Something is wrong with Ivan Provorov.

Nothing is wrong with Ivan Provorov.

He's usually not the reason they lost. But he hasn't been the reason they have won very often this season, either, and last year at this time that simply was not the case.

If you believe there is nothing wrong with Ivan Provorov, which his head coach intermittently argues in between mentioning some of his mistakes, then read no further. If you think there might be something to this, something to examine further, well then join the discussion.

For me, this is not about a third-year player slumping. Provorov has been too mature, too battle-tested in his two seasons with the Flyers for that to make much sense. Also, his mistakes are less about decisions than they are about puck control and strength. The puck sometimes does not make it to its target as quickly as we've been accustomed to seeing from him. Not always. But enough to notice. He loses pucks in battles more than we are accustomed to seeing, too.

He has been paired with several partners, so blaming it on who he is with doesn't seem to work either.

For the record, Provorov has repeatedly denied there is anything physically wrong, just as Wayne Simmonds denied it all of last year and Shayne Gostisbehere denied it the year before that. His responses to questions about mistakes almost always finish with, "I can play better," or "We can play better."

What do the raw stats say? His points are almost identical to a year ago; his 17 giveaways project to be actually fewer over a season than the 92 he had last season.

But he has also been credited with just one takeaway thus far. Last season, he finished with 26. His blocked-shot total is down, and, almost a quarter of a way through the season, his shot total of 29 isn't going to get him near the 203 he registered in his 17-goal, 41-point 2017-18. His 28 hits so far won't get him close to the 148 he achieved last season, either.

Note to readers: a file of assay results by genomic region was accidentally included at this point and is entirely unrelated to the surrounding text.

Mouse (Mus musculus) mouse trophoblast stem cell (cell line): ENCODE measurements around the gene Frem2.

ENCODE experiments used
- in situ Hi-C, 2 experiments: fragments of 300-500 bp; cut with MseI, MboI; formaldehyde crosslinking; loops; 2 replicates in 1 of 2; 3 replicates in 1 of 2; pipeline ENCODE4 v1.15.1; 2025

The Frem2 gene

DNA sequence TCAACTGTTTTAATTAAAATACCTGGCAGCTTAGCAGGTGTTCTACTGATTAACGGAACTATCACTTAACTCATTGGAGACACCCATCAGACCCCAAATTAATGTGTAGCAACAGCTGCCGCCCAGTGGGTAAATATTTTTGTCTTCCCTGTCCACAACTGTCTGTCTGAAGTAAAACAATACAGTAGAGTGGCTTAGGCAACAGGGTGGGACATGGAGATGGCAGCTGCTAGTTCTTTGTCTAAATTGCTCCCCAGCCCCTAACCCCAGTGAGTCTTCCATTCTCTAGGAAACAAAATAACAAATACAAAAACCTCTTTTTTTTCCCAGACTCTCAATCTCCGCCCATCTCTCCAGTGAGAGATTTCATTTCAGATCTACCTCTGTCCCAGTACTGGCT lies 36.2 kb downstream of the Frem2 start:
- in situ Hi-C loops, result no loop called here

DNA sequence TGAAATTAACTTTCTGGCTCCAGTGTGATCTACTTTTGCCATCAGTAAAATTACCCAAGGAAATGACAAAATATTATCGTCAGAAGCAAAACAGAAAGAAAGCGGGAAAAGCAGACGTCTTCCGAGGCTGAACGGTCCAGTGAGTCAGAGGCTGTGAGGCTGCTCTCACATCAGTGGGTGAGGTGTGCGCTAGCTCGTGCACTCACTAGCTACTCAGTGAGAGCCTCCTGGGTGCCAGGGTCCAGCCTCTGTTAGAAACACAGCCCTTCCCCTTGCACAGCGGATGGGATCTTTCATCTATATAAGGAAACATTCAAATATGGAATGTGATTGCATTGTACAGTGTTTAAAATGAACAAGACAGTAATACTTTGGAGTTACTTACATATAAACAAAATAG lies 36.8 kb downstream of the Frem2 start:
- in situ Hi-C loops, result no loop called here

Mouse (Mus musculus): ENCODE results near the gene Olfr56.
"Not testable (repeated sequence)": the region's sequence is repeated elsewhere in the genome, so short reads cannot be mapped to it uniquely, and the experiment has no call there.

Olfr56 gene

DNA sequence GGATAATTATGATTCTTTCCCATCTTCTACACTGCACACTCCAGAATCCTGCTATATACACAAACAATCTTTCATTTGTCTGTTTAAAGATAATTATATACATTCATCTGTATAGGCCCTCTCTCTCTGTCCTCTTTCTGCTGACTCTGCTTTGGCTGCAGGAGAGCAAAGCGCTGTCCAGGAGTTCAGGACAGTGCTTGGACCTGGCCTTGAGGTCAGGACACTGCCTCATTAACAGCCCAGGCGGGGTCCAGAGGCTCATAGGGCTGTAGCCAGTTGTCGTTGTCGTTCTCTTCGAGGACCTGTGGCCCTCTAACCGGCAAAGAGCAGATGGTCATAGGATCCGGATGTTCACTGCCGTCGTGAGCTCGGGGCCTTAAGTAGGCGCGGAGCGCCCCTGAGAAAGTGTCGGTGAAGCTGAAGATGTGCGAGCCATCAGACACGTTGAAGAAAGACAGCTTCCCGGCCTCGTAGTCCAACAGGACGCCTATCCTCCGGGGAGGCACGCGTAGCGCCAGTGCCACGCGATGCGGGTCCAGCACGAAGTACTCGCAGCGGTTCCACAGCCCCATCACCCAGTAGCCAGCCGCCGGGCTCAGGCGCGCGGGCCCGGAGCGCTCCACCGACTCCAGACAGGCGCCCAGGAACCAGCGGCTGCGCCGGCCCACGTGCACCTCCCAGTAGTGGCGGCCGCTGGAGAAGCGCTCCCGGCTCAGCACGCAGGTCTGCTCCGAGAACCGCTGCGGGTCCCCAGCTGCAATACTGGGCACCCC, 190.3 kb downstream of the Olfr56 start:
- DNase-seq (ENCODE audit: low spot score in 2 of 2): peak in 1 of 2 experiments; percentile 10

So what is it? If anything?

Theory 1: His left shoulder, which sustained a Grade 3 AC joint separation in the playoffs last spring, still is not as strong as it once was. This might explain the unusual sight of him struggling to settle pucks at times, having the puck knocked easily from his stick, or having his passes badly miss their mark. Nonsurgical recovery time for a Grade 3 separation, in which the collarbone separates completely from the ligaments in the shoulder, can be as much as 12 weeks, according to thesteadmanclinic.com. But Provorov's offseason workout regime is notoriously extreme (and secretive), so only he knows if he pushed too hard to get back to full strength. He wouldn't be the first player to do so (see Simmonds and Giroux).

Here's Hakstol after Tuesday night's 2-1 loss to Florida, in which Provorov more or less tripped on a bad pass to his feet from Travis Konecny along the blue line, forcing him to trip Panthers center Mike Hoffman to avoid a length-of-the-ice breakaway:

"I thought early in the year that was an issue,'' the coach said when asked about his defenseman's puck control. "I've got to be honest with you, I haven't seen a lot of that in the last stretch here. You've got to remember when you're playing against the top guys every night, you make a mistake and it can look bad pretty quick. Provy hasn't been in many of those situations where he looked bad over the last couple of weeks. He's been pretty solid."

Hmm. That's not how Hakstol sounded as recently as Thursday, after a stick-checked Provorov twice fed an Arizona Coyote in the slot with an errant clearing pass, the second producing a mad scramble that ultimately resulted in Arizona's first goal.

"We had some uncharacteristic play and turnovers from some guys, especially in the first half of the hockey game. And that put us in a bad spot," Hakstol said after that 5-4 overtime victory.

It seemed clear, then, that he was thinking of Provorov as one of those some guys.

But whatever. It's not Hakstol's style to throw any of his players under the bus, particularly one that he entrusts with more than 23 minutes of ice time on most nights. And there is some truth to what he says: Provorov has played better lately than he had earlier, particularly during that successful West Coast swing. There were also blips then, however, which leads to the next theory.

Theory 2: There is something else wrong. If form holds true, we might not know the answer to this until next spring. That's when we found out Simmonds entered last season with a core muscle injury. With the binoculars on him for chunks of last Thursday's game, it seemed peculiar that Provorov often slid his left hand out of the glove and held it in his lap. But admittedly, this is fishing for something.

Anything, really. Even if the goaltending somehow rights itself, it's hard to imagine the Flyers making much noise this season if their best defenseman isn't their best defenseman.

Provorov's M.O. over his first two seasons was to be someone who restored order to chaos. The Flyers simply can't afford this version, in which he, at times, adds to it.